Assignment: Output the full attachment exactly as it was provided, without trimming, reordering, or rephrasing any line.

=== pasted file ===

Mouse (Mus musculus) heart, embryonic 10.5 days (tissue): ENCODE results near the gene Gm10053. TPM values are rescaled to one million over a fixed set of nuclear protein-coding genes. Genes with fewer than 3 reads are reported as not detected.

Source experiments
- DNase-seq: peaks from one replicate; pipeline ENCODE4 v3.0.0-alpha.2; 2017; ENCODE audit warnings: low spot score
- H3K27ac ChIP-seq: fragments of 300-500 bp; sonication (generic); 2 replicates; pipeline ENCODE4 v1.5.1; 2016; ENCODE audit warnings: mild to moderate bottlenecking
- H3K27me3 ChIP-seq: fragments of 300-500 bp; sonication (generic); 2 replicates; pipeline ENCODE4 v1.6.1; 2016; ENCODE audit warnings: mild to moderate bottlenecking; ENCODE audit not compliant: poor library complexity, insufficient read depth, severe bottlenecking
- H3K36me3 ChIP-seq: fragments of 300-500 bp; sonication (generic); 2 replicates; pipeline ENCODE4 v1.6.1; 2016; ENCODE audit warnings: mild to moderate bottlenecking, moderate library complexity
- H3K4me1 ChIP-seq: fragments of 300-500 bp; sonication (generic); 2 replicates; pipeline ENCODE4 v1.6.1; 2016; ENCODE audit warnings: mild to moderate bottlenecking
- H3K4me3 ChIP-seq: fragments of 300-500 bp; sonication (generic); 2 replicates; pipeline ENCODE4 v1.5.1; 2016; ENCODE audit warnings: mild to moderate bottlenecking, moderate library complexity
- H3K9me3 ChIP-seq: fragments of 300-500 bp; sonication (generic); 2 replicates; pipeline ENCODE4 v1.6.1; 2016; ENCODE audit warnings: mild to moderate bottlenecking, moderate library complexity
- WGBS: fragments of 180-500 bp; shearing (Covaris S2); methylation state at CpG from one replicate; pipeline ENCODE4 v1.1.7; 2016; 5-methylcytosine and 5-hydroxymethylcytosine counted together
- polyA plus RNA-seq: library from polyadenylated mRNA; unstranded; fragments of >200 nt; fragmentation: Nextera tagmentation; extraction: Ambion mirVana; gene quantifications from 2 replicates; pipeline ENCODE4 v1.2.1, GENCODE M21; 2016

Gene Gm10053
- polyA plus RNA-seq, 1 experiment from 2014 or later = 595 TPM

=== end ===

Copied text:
Mouse (Mus musculus) heart, embryonic 10.5 days (tissue): ENCODE results near the gene Gm10053. TPM values are rescaled to one million over a fixed set of nuclear protein-coding genes. Genes with fewer than 3 reads are reported as not detected.

Source experiments
- DNase-seq: peaks from one replicate; pipeline ENCODE4 v3.0.0-alpha.2; 2017; ENCODE audit warnings: low spot score
- H3K27ac ChIP-seq: fragments of 300-500 bp; sonication (generic); 2 replicates; pipeline ENCODE4 v1.5.1; 2016; ENCODE audit warnings: mild to moderate bottlenecking
- H3K27me3 ChIP-seq: fragments of 300-500 bp; sonication (generic); 2 replicates; pipeline ENCODE4 v1.6.1; 2016; ENCODE audit warnings: mild to moderate bottlenecking; ENCODE audit not compliant: poor library complexity, insufficient read depth, severe bottlenecking
- H3K36me3 ChIP-seq: fragments of 300-500 bp; sonication (generic); 2 replicates; pipeline ENCODE4 v1.6.1; 2016; ENCODE audit warnings: mild to moderate bottlenecking, moderate library complexity
- H3K4me1 ChIP-seq: fragments of 300-500 bp; sonication (generic); 2 replicates; pipeline ENCODE4 v1.6.1; 2016; ENCODE audit warnings: mild to moderate bottlenecking
- H3K4me3 ChIP-seq: fragments of 300-500 bp; sonication (generic); 2 replicates; pipeline ENCODE4 v1.5.1; 2016; ENCODE audit warnings: mild to moderate bottlenecking, moderate library complexity
- H3K9me3 ChIP-seq: fragments of 300-500 bp; sonication (generic); 2 replicates; pipeline ENCODE4 v1.6.1; 2016; ENCODE audit warnings: mild to moderate bottlenecking, moderate library complexity
- WGBS: fragments of 180-500 bp; shearing (Covaris S2); methylation state at CpG from one replicate; pipeline ENCODE4 v1.1.7; 2016; 5-methylcytosine and 5-hydroxymethylcytosine counted together
- polyA plus RNA-seq: library from polyadenylated mRNA; unstranded; fragments of >200 nt; fragmentation: Nextera tagmentation; extraction: Ambion mirVana; gene quantifications from 2 replicates; pipeline ENCODE4 v1.2.1, GENCODE M21; 2016

Gene Gm10053
- polyA plus RNA-seq, 1 experiment from 2014 or later = 595 TPM